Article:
While designing these products it was equally necessary to keep in mind that we don’t just design another refreshable braille display, but a product that addressed majority of the issues discussed above.

Thus the most major features of this product are:

  • Capable of Independent Operation without any external hardware or human help achieved with the help of audio navigation and smart search
  • Capable of reading multiple books in widely available digital text formats stored in an external flash drive
  • Low power battery supported and portable

Hardware Description:

Top Level Block Diagram

Fig: Top Level Block Diagram

  • The device gets an external supply from a battery which passes it through a regulator circuit, the DC Distribution Box (DCDB) to provide regulated power to the various sections of the device. It takes 12V unregulated supply from a battery and gives regulated supply voltages of 3.3V and 5V to the different components in the system.
  • The e-books are loaded into a Mass Storage Device (USB Flash drive) in a .txt format. This Flash Drive is connected to the device (VDrive module which uses VNCL FTDI-Vinculum Chip) which reads the .txt files and converts the text into braille format to be displayed on the designed LED matrix to verify the working of the device. This particular section of the device is of significant importance as the reading of books from a flash drive is a very common mode of data storage and helps in increasing the portability of the machine.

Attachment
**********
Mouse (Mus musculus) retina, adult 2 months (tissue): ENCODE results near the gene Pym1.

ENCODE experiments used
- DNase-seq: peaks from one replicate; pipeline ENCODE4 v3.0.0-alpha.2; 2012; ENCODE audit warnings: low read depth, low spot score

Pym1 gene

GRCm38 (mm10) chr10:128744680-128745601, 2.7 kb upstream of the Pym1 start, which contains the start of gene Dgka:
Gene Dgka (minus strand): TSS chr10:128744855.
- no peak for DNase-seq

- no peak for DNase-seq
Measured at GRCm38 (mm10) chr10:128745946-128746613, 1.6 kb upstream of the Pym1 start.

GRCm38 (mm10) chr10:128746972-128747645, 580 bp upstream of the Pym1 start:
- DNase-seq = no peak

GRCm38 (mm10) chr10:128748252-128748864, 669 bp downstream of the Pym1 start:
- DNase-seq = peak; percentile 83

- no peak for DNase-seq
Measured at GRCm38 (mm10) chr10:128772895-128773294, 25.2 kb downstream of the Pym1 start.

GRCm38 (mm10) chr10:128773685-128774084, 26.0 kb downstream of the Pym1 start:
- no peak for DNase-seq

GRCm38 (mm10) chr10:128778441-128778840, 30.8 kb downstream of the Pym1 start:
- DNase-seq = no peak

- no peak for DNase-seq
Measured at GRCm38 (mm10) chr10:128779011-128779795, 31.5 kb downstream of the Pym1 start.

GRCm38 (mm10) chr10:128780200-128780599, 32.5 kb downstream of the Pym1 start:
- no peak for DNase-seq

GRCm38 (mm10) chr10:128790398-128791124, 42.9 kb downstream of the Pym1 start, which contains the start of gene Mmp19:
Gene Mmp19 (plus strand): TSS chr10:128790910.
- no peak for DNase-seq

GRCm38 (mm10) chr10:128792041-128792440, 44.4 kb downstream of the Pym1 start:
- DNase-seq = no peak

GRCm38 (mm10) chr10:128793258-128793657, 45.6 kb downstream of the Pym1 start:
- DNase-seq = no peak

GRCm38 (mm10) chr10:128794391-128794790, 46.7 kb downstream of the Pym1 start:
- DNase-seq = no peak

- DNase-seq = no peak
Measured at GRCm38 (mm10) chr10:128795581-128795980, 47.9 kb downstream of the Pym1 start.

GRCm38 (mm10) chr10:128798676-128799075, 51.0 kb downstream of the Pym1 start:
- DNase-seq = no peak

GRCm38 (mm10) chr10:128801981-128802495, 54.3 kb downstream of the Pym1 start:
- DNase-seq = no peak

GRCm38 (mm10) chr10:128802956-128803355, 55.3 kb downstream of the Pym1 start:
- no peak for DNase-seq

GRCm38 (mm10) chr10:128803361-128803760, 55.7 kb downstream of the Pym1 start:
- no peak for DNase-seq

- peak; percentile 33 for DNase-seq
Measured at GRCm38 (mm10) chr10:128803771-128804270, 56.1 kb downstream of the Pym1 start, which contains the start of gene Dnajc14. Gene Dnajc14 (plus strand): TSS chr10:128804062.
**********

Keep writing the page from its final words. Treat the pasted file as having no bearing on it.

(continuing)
• The selection of the books within the flash drive is done using the speech recognition functionality of the HM 2007 Voice recognition IC. This feature allows the blind user to navigate a plethora of E-books using simple voice commands.
  • A given file is selected only when the user speaks the title of the given file in the mic. An audio amplifier circuit is also designed using LM386 to play multiple monotone as notifications to the user.
  • Up-Down scroll buttons are provided to scroll between the lines of a given text files.
  • The control logic unit consists of the MSP430F5659 microcontroller. This particular IC was chosen because of the large number of IO ports requirements as per the design of our system.

Software Description:

Software Flow Chart

Fig: Software Flow Chart

The software implementation of the system is based on a sequential logic. The initialization of the system includes initialization port pins and verifying operation of various sub systems. To read any E-Book, hardware interrupt has to be raised by the user, which transfers the control to the voice recognition module which then takes a user input. Based on this input, a given E-Book file is copied from the USB Mass Storage Device and converted to braille format and stored in the RAM space of the MSP. These converted characters are then sent to the LED Matrix Display.

Note: I have been unable to include the exact technical details (for eg. Implementation etc), as I don’t have the permission to release the same from some of my other team members.